You should find pipe dope or teflon tape around the threads, but not glue. I expect that whomever put that shower arm in wanted to tighten it that extra 7/8 of a turn to get the shower arm straight and pointed in the right direction, and that's why it's so tight.
Did you try Redwood's suggestion of cutting through the elbow with hot metal? I was thinking that if you have a small electronics soldering iron, you could melt through the plastic with that, too.
all it did was chunk up the plastic to the point the file hit the threads of the elbow & buggered them up a tad
Thank goodness you had the good judgement not to keep jamming that file into the elbow and twisting it once it was already hitting the brass threads of the elbow.
I doubt that anyone would have glued the shower arm in, tho. In the unlikely event that you have to start looking for a Plan "B", may I suggest the following:
1. Go to:
Kissler is a plumbing wholesaler in New Jersey who carries a lot of stuff that is no longer available from the original manufacturers. They contact the offshore companies that made the parts for the original manufacturers and have them make those same parts for Kissler. In many cases, they fabricate the parts themselves, such as brass spindles for cartridges or seats for faucets that have been obsolete for years.
2. On the Kissler home page, click on the "Escutcheons, Sleeves and Trim" catalogue to download that PDF file. It's a 1.2 MB file that contains pages 293 to 314 of the Kissler Catalogue. The page numbers are found in the bottom right corner of each page.
3. At the top of page 303 in that PDF file, the middle escutcheon is 5 inches tall and has a 3/4 inch hole toward the top of it. It was originally made for American Standard.
You could enlarge the hole in your wall from the tub side. Simply buy a coping saw blade and slip it into the wall at the shower elbow. From what I can see, there's plenty of room to get a coping saw blade into that gap. Draw the hole you want to make on the wall and insert the blade so the teeth face toward you and cut on the pull stroke. Use a small pair of Vice Grips to hold the blade.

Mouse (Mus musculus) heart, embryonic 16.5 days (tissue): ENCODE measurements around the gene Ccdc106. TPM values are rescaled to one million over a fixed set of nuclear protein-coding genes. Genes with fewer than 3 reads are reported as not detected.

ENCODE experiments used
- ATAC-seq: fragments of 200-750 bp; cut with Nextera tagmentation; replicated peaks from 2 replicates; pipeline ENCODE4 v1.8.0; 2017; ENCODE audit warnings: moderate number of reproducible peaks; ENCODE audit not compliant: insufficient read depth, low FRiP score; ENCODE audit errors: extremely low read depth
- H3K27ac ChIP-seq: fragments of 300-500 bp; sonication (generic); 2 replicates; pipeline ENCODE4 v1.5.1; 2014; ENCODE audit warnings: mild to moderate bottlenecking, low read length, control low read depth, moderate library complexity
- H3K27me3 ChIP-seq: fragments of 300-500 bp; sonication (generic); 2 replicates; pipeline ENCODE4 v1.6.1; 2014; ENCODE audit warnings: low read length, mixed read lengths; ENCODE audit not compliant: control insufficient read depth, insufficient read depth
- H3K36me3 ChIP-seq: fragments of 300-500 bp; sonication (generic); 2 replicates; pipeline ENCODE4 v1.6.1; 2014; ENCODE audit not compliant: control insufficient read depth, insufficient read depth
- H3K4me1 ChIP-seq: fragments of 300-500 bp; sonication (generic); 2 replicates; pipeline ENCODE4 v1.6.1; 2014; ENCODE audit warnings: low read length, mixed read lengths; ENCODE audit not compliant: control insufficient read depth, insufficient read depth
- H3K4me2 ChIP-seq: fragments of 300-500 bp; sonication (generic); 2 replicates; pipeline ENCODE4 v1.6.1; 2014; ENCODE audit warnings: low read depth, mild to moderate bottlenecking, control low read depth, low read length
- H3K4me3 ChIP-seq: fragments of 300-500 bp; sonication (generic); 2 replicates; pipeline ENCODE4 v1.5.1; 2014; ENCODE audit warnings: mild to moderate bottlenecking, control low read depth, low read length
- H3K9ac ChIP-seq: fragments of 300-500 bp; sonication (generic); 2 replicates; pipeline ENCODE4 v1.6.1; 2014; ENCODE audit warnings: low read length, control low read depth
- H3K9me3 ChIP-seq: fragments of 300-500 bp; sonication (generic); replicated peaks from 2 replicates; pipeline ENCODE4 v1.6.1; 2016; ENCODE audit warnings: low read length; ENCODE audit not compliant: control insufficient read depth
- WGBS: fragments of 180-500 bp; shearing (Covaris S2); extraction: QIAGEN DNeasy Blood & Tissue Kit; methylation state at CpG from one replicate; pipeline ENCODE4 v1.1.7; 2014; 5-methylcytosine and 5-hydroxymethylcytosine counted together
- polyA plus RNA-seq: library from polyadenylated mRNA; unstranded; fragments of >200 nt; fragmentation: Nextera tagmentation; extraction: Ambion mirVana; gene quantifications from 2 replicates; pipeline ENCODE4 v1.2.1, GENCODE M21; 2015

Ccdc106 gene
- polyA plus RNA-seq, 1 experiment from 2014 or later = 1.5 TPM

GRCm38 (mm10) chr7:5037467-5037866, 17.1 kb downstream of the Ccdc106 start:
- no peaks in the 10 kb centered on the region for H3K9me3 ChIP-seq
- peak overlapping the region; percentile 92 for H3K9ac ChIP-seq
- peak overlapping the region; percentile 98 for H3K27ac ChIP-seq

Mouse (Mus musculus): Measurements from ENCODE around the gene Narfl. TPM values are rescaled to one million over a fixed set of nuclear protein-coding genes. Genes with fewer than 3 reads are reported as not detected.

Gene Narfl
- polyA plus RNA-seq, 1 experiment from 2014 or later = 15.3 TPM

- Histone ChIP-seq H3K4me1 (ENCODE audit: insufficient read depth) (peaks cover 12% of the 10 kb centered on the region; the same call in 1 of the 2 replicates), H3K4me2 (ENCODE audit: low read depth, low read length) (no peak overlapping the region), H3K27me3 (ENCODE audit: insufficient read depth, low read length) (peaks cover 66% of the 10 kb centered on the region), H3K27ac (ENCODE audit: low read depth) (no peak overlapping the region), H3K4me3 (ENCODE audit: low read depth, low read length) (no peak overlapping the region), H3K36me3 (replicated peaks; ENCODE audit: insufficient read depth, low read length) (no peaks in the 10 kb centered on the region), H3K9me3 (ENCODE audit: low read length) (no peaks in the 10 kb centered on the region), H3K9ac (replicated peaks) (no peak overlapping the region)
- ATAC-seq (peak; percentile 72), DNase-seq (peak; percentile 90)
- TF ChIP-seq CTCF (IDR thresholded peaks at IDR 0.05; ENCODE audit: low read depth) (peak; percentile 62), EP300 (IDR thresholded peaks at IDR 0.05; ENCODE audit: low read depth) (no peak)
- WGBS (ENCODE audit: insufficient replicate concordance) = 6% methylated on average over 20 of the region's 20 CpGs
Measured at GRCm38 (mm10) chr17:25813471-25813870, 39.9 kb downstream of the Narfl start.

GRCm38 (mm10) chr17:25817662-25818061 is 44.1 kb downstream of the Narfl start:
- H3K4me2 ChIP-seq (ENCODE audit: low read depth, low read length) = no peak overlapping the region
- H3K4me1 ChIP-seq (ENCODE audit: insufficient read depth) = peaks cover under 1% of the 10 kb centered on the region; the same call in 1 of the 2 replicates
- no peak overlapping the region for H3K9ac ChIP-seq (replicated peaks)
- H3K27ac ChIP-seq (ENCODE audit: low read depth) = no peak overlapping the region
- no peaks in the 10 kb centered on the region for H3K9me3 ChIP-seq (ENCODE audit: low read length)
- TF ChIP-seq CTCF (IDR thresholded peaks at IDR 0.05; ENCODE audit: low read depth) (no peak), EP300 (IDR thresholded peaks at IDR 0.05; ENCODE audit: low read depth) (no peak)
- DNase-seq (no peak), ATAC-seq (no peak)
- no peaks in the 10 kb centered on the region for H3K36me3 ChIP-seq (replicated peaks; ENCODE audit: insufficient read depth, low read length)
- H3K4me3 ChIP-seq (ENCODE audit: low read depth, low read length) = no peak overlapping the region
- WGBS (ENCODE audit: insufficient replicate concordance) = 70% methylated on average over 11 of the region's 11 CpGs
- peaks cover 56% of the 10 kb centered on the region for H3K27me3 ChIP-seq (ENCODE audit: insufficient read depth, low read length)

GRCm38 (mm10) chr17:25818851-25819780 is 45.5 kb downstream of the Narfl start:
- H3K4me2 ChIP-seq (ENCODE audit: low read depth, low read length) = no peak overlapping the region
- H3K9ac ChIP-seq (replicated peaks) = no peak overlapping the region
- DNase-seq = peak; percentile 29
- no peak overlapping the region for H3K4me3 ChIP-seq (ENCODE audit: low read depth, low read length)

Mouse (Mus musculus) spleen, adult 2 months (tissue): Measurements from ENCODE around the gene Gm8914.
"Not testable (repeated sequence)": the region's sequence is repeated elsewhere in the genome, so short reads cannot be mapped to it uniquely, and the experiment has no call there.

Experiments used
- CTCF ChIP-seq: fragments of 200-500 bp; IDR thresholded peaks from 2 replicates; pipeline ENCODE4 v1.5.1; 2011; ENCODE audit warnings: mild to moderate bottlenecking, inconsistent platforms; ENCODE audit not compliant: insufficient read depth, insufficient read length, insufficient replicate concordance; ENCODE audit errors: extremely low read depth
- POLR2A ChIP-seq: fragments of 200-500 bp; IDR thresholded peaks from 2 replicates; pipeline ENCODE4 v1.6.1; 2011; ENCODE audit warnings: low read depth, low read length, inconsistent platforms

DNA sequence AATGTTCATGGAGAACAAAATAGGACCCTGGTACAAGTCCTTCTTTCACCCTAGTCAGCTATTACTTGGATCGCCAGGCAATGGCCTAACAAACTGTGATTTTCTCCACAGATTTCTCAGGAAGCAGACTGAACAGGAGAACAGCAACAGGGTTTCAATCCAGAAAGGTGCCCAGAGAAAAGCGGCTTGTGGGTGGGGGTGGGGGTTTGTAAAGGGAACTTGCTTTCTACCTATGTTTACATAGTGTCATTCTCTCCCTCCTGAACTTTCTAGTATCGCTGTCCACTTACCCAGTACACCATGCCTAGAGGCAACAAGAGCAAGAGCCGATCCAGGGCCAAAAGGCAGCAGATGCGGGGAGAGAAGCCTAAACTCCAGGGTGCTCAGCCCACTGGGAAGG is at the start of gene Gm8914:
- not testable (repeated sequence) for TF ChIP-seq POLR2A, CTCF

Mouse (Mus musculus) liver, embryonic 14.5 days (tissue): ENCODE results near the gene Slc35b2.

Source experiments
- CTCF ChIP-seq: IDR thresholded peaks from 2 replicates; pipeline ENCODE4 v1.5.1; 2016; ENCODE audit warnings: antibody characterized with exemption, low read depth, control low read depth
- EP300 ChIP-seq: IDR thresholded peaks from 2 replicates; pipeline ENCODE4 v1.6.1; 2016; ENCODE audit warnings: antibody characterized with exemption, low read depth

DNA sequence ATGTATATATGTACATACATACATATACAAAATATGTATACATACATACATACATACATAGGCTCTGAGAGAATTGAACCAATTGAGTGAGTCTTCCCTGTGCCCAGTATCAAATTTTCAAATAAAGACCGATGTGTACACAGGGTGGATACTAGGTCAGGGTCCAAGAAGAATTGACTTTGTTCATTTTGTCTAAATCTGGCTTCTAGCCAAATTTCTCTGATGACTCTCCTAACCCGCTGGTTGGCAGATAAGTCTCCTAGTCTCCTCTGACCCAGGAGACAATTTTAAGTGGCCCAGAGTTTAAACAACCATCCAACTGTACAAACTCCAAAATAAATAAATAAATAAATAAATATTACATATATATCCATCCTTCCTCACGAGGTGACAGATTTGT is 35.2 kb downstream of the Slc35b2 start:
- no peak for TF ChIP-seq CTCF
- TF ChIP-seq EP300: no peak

Now, just hire a plumber to unsolder the old shower elbow and solder a new one on. (I'm presuming you don't solder.)
You could then slip this escutcheon (part # 42-4155) over the new shower arm, and the escutcheon would cover the enlarged hole in the wall. Then just use silicone caulk to seal around the perimeter of the new escutcheon. I'd leave the bottom of the escutcheon un-caulked to allow any water that might get into the escutcheon to leak out.
Kissler has a $250 minimum order, but they have lots of companies that order from them regularily, including Handyman's Inc. close to Minneapolis, Minnesota.
Kissler's Customer Service should be able to tell you of someone closer to you that orders from them on a regular basis. You might have to wait a few weeks for that company to put together an order of $250 or more in goods, but when I've ordered from Kissler through Handyman's, it didn't take longer than 2 weeks. You could just tape a plastic bag over the hole for the interim.
Hopefully, it won't come to this, but it's good to have a back up plan in case you don't make any progress removing that plastic.